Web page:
10 Oct Meet The Two Candidates For Indiana Attorney General
Hoosiers will elect a new Attorney General this fall as Republican Greg Zoeller leaves after two terms in the office. Republican Curtis Hill and Democrat Lorenzo Arredondo sat down with us to talk about how the two candidates plan to make the job their own.
What does the Attorney General do?
The attorney general represents the state in appeals of criminal convictions. And the office helps lead investigations on human trafficking, educates on data security breaches, provides legal opinions to government officials and works to recover public funds.
There’s a reason the attorney general is a separately elected position. An independently elected attorney general is not as obliged to agree with the governor or the legislature. For example, a governor might want to sue the federal government, and the attorney general might not agree with the suit.
“And in that situation, the attorney general would arrange for someone else to represent the interests of the state,” says Frank Sullivan, IU McKinney School of Law professor.
Sullivan points to a recent example: Republican Governor Mike Pence wanted to sue over President Obama’s immigration executive order. Current Attorney General Greg Zoeller is also a Republican but …
“Attorney General Zoeller declined to represent the state of Indiana, not thinking that the state would win,” Sullivan says. “And Governor Pence felt so strongly about it that he went out and hired a private law firm to represent the state of Indiana in that matter.”
In cases like these, the two candidates seeking to replace Zoeller have different points of view.
Meet Republican Curtis Hill
Republican Curtis Hill says, when it comes to suing the federal government, he’d take things on a case-by-case basis.
“There may be things that the federal government is doing through a federal agency or executive order that perhaps is outside the bounds of the Constitution,” Hill says. “But if it’s something that does not have a direct effect on Hoosiers or a major consequence, it may not be the type of thing that we would expend resources on.”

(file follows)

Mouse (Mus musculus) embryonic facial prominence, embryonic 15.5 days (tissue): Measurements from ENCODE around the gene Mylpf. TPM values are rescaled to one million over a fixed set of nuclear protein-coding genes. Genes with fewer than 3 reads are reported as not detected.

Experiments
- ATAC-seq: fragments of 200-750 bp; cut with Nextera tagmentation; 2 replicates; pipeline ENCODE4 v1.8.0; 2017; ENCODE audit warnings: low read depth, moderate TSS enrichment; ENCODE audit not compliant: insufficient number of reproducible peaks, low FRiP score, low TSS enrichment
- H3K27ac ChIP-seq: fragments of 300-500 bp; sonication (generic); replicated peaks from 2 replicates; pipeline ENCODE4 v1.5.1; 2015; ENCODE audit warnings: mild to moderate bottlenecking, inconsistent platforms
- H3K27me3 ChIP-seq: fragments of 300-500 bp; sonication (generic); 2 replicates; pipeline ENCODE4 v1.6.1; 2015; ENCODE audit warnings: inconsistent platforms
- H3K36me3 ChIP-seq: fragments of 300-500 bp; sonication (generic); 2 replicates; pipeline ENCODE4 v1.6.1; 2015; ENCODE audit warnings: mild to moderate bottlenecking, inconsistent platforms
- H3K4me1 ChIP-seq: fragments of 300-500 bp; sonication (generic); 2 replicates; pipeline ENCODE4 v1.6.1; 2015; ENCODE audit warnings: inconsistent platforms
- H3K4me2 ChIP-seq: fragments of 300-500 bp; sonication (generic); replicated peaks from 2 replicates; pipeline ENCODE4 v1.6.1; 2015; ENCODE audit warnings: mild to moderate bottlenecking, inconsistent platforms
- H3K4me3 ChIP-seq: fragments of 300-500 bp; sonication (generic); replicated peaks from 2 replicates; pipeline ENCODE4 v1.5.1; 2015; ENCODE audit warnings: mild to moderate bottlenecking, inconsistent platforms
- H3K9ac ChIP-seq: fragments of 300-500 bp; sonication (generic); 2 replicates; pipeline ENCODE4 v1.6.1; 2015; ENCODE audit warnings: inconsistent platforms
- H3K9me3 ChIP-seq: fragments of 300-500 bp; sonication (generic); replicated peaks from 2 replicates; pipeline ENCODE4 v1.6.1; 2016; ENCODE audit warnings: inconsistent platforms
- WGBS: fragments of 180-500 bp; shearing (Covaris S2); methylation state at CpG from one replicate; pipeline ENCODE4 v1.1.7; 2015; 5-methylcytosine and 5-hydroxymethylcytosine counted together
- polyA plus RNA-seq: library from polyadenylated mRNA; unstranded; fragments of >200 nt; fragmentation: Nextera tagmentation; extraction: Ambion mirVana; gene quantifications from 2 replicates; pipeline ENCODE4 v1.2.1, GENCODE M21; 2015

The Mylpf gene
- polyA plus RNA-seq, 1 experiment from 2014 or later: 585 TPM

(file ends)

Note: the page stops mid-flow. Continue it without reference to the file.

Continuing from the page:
Hill says he’d try to work out any disagreements and come to a mutually agreeable solution:
“If we’re not able to resolve differences and I need to take a position that’s different, my responsibility and obligation to the people is to make that difference known, clear, transparent and defensible,” he says.
Hill says his 14 years as the Elkhart County prosecutor – with a reputation as a hard-liner – will help him make decisions.
Meet Democrat Lorenzo Arredondo
But Democratic candidate Lorenzo Arredondo says Indiana has, in recent years, joined in too many lawsuits against the federal government.
“I’m not going to waste my time or taxpayers’ money involved in lawsuits that you can’t defend and can’t win and cost taxpayers millions of dollars,” he says.
Arredondo says when deciding whether to file a lawsuit, he views the attorney general’s role as a-political.
“The attorney general, having viewed all sides and all the circumstances, would then make the determination not because of politics, ideology, some agenda. But the focus would be what is in the best interests of the people of Indiana,” he says.
Arredondo says he’d bring a background to the table the office hasn’t seen before.
“I have a master’s degree in secondary education – I used to be a teacher before I was a lawyer or a judge,” he says.
Where the two candidates agree
Democrat Arredondo calls the job “the people’s lawyer:”
“That’s why the most well-known division of it is the consumer fraud division because it is to protect the consumer, to protect the taxpayer, to protect the people,” he says.
On this, Arredondo and his Republican opponent agree. Curtis Hill says, as the people’s chief legal advocate, it’s important for the attorney general to be connected with local communities.
“Consumer protection affects every community and every individual in terms of scams and frauds and it’s important to understand what role the attorney general plays in providing assistance to people on the ground in the communities,” Hill says.
There’s one other thing both candidates agree on: their race doesn’t get a lot of attention in the shadow of presidential, Senate and gubernatorial campaigns.
But both Arredondo and Hill say the attorney general has a direct connection to the everyday lives of Hoosiers and how their state operates.